The water saturation (Sw) interpretation from resistivity logs has been observed to be highly uncertain in Oilfield A. By integrating core fluorescence observations from underutilized ultraviolet (UV) light core photography images, it is possible to QC these interpretations in challenging thin reservoirs, thinly bedded reservoirs, compacted reservoirs and low relief structures with significant oil volumes at intermediate oil saturation.

High-quality core is routinely taken in appraisal wells in Oilfield A. A standard core analysis work programme has been applied to these cores including core gamma, Conventional Core Analysis (CCA), Whole Core Analysis (WCA), Mercury Injection Capillary Pressure (MICP) and core photography. Core photography includes both white light and UV imaging. A detailed core description of the cores has subsequently been made. This includes the description of core fluorescence in UV core photography images which show varying intensities of hydrocarbon saturation. The core fluorescence description is integrated with all other available well data including the log Sw interpretation. The results highlight the uncertainty in the conventional resistivity-based determination of Sw.

As part of the modeling workflow in Oilfield A, log Sw interpretation and the proposed saturation height model (SHM) were QC’ed by integrating all available data from appraisal wells. By comparing hydrocarbon core fluorescence from UV light core photography images to the log Sw interpretation, the following results were possible:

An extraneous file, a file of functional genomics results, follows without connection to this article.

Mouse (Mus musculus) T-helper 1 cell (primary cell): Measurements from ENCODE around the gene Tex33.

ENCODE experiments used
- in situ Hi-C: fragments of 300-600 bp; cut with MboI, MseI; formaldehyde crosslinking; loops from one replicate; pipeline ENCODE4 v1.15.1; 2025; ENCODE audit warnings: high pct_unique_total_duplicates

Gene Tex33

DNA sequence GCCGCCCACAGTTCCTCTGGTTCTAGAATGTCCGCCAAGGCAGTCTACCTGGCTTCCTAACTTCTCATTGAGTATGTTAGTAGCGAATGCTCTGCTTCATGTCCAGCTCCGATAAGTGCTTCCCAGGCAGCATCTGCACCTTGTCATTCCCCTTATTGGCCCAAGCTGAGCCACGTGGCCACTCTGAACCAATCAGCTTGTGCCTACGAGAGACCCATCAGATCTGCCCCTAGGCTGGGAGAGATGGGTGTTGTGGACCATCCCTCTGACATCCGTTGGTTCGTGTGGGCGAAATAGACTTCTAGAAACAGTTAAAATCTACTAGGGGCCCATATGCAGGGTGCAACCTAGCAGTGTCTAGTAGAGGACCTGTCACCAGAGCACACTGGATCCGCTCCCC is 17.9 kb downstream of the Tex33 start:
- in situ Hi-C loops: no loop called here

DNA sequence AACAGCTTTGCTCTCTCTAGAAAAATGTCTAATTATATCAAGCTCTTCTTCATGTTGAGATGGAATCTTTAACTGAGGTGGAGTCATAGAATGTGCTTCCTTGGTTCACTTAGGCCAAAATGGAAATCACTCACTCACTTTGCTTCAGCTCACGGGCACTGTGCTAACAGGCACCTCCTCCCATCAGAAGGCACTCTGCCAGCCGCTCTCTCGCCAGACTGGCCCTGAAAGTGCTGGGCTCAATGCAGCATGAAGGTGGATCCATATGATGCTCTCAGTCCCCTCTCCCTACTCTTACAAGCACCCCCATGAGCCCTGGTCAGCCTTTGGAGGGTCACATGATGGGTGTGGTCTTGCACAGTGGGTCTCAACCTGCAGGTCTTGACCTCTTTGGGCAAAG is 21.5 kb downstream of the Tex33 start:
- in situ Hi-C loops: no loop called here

1. High resistivity "shoulder bed" effects, resulting from the low-resolution resistivity log averaging the juxtaposition of low porosity non-reservoir and reservoir intervals, were removed from petrophysical interpretation.

  2. Core fluorescence from UV light core images was observed to be intermittent on a foot-to-decifoot scale in Reservoir 5 due to cementation associated with chemical compaction features. The high-resolution core fluorescence description was used to challenge the continuous hydrocarbon saturation interpreted from logs in Reservoir 5. The integration of these observations allowed reconciliation with results from repeat formation tester pump-outs and well tests, enabling a more realistic Sw distribution in the reservoir model.

  3. Hydrocarbon saturation from log Sw was interpreted to continue deep into several reservoirs in Oilfield A. The core fluorescence description from UV light core photography showed hydrocarbons were only present at the top of these reservoirs. In reservoirs with homogeneous porosity profiles but vertically changing rock-types, the resistivity log is not able to distinguish high resistivity caused by hydrocarbon saturation from high resistivity caused by cementation and/or reduced permeability. The finding challenges using the same values of ‘m’ and ‘n’ in Archie log Sw interpretation throughout a reservoir.

Integration of hydrocarbon core fluorescence from UV light core images added significant value to the understanding of Sw distribution in Oilfield A. Apparently contradictory data from repeat formation tester pump-outs and well tests were reconciled, and previous hypotheses were challenged by integrating this underutilized data type. Simple steps are used to integrate these data to reduce Sw uncertainty in heterogeneous carbonate reservoirs, particularly those with a large proportion of STOOIP at intermediate oil saturation due to their low-relief structure.

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